We have all worked on locked down hosts where the telnet client application is not installed and in the middle of a troubleshooting session comes the need to test network connectivity. But without the telnet client installed, it becomes challenging trying to validate network connectivity. We can utilize native tools and basic concepts to test this connectivity.
Below is how:
$ bash -c 'cat < /dev/null > /dev/tcp/www.google.com/80' $ echo $? 0
$? is a special shell variable that holds the exit status for the most recent foreground pipeline.
‘>’ is the redirect via the raw device /dev/<protocol>/<host>/<port>
An exit status of ‘0’ indicates success and any other value than ‘0’ will be an indication of failure to establish a connection. When the TCP socket is unavailable, it will take a while until the OS-defined timeout for the initiated connection to give up and most likely you will end up forcing an exit with Ctrl+C which also will yield a non-zero exit status.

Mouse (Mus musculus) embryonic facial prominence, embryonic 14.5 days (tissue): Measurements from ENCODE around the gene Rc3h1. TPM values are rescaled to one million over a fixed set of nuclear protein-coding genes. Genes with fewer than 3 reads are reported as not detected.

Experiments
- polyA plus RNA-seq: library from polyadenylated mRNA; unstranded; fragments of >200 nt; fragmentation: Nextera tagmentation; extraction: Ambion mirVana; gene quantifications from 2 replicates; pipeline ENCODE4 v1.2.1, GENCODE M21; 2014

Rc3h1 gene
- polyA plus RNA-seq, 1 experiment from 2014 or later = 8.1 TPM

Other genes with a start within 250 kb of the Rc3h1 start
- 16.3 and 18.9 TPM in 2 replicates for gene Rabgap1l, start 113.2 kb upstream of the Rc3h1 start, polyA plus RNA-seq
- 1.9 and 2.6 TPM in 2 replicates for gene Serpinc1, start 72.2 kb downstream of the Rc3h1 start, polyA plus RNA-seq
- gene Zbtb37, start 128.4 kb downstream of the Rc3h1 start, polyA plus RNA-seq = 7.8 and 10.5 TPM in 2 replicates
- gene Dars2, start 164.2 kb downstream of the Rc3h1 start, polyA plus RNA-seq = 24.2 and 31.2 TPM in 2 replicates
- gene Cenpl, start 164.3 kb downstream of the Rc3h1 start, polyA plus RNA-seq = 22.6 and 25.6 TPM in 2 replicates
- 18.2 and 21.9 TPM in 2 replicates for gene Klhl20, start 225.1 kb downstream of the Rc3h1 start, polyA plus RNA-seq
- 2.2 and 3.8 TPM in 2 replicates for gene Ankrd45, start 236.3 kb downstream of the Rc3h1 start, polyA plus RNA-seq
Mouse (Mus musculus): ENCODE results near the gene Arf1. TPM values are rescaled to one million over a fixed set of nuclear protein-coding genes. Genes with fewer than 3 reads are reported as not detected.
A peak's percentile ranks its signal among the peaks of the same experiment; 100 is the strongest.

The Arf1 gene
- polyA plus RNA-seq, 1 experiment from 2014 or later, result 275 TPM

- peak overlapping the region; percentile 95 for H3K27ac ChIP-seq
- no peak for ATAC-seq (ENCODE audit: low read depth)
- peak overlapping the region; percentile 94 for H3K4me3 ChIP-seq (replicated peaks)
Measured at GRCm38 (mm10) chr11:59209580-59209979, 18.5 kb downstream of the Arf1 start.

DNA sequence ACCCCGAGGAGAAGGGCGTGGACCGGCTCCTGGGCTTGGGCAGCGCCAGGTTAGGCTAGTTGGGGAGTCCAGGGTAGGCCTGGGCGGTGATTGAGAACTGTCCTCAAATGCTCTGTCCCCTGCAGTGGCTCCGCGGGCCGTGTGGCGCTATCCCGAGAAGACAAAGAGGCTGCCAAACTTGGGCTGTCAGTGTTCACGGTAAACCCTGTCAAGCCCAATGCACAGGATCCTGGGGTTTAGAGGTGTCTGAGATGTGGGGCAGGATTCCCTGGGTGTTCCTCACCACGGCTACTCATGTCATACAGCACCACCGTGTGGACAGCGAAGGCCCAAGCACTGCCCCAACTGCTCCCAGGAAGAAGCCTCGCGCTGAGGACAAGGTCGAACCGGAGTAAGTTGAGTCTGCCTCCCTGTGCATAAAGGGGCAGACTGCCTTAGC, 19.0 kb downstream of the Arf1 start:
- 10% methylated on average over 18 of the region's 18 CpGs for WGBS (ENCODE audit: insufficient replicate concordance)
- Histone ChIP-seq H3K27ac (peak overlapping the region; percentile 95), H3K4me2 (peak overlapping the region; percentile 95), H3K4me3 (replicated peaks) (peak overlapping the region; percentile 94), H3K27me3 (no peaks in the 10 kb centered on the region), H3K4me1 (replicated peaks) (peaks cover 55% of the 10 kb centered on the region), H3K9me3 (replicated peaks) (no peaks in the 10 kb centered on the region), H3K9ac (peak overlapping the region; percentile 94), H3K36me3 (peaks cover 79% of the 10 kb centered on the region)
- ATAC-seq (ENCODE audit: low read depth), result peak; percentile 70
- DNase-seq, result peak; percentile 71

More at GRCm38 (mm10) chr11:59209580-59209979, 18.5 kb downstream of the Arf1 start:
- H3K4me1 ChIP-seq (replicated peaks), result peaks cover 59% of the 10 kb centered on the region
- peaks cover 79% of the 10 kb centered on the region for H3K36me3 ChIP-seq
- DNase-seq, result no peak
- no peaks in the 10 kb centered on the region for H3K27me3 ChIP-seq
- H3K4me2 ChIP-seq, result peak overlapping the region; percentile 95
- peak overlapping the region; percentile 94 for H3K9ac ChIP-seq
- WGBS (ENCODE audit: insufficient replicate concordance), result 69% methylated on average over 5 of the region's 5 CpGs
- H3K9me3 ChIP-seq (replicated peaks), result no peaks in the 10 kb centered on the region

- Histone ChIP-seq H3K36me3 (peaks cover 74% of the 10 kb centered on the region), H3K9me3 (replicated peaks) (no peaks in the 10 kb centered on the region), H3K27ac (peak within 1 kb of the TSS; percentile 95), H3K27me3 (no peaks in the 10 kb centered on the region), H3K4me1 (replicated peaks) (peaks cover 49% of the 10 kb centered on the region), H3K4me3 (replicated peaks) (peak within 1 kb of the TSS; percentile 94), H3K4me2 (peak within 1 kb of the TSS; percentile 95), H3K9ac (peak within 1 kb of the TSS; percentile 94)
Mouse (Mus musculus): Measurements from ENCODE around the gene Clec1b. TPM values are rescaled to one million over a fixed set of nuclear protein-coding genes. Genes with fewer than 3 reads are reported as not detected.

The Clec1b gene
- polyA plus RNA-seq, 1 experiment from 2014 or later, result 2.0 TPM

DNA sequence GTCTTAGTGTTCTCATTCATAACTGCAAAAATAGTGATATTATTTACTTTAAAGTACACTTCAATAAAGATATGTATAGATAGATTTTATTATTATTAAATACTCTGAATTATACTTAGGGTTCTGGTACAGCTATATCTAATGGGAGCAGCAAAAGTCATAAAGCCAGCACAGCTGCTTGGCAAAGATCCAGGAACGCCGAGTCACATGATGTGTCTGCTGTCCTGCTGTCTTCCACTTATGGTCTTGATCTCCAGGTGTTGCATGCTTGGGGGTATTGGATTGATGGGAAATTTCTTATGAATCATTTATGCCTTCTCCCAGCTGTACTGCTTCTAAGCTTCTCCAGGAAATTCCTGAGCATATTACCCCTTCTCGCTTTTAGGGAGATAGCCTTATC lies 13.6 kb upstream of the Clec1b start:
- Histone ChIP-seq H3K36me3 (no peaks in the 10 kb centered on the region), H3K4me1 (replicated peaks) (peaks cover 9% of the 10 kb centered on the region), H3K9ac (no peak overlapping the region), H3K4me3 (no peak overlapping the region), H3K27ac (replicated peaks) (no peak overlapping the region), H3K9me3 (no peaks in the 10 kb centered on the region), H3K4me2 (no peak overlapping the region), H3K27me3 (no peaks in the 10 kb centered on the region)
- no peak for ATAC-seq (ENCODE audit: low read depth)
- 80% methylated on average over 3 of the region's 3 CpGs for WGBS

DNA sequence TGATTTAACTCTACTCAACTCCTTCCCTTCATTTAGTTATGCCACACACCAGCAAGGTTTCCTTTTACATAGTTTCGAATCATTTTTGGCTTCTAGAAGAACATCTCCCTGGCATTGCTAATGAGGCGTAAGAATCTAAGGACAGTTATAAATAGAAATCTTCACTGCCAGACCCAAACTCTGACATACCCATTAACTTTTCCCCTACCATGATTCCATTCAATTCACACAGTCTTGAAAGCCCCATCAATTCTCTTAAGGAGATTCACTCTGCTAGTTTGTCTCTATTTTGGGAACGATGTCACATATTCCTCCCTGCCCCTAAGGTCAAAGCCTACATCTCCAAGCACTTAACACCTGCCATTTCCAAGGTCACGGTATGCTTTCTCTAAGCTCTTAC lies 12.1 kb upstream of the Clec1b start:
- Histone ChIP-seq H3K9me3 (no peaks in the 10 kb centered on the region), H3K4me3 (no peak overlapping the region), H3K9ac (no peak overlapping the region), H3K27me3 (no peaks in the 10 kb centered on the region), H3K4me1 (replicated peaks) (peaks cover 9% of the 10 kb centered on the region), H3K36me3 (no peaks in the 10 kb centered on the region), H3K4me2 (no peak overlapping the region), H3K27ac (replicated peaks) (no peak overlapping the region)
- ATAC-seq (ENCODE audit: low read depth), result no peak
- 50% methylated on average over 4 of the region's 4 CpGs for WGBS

Another one-liner can be used that will result in a ‘Port Open’ response only if the connection is successful.
$ bash -c 'cat < /dev/null > /dev/tcp/www.google.com/80' && echo "Port Open" Port Open $
The next time you are stuck trying to figure out if a TCP port is open, and are without a telnet client, use these basics to validate connectivity.
curl -v telnet://hostname:portnumber
curl is available on most Unix/Linux based dists. You can change the protocol to any of the following,
supported protocols (HTTP, HTTPS, FTP, FTPS, SCP, SFTP, TFTP, DICT, TELNET, LDAP or FILE).
Quick and handy ….